NetApp is killing off StoreVault, a network storage appliance designed for small and midsize businesses. While NetApp will not provide any further product upgrades for StoreVault, which had recently been renamed the S Family/S550, NetApp will continue supporting the product for three more years. A notice sent to customers last week said new sales of the S550 will be limited to the quantity on hand.
"NetApp will not provide any further product enhancements for the S550," the company said in a statement e-mailed to Network World. "We will however continue to provide our S550 customers with the same level of service they have come to expect through 2012."
NetApp is dropping the low-end storage array to focus its resources on midsize enterprises and large companies. This means that going forward NetApp will design products only for businesses that have at least 100 employees and at least one dedicated IT professional. With StoreVault, NetApp had been targeting smaller businesses that may not even have full-time IT staffers. (Compare storage products.)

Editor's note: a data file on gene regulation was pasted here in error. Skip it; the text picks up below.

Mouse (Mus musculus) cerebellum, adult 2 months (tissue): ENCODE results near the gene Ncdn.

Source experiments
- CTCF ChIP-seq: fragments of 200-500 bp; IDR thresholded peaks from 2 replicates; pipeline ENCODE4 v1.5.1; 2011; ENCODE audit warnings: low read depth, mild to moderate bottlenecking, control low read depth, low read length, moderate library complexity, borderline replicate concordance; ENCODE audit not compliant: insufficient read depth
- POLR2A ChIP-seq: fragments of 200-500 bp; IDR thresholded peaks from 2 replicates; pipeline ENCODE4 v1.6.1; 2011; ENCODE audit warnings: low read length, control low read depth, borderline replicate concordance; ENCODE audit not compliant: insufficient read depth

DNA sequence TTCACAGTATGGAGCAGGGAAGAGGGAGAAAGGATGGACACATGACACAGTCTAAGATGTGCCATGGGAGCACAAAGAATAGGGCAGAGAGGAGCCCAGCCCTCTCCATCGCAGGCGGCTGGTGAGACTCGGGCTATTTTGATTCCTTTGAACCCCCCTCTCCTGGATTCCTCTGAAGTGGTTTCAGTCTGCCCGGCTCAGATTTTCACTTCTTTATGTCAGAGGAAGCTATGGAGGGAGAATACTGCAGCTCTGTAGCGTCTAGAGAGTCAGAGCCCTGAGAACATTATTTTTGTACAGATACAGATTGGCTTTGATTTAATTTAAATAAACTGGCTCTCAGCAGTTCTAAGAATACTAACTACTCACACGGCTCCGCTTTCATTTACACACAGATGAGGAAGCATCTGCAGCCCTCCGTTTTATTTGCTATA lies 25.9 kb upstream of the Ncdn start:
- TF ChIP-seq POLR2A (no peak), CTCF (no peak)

"Moving forward, NetApp will reorganize its entry level storage platforms to better serve our MSE [mid-sized enterprise] and enterprise customers," NetApp said. "We will focus our efforts on building out our award-winning FAS2000 series by launching the new FAS2020 product bundles that are geared specifically for the MSE market. These bundles will provide MSE customers with enterprise level performance at a mid-market price along with easier ordering options."
StoreVault, which debuted in 2006, can scale up to 12TB and has out-of-the-box capabilities for network-attached storage, iSCSI storage-area network, and direct-attached storage. Pricing started at about $5,000.
NetApp said it is now including the S550 in an upgrade/trade-in program and urged customers to consider the new FAS2020 product bundles, which will be released this month and consist of high-capacity, low-cost SATA drives.
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This story, "NetApp discontinues SMB storage appliance" was originally published by NetworkWorld.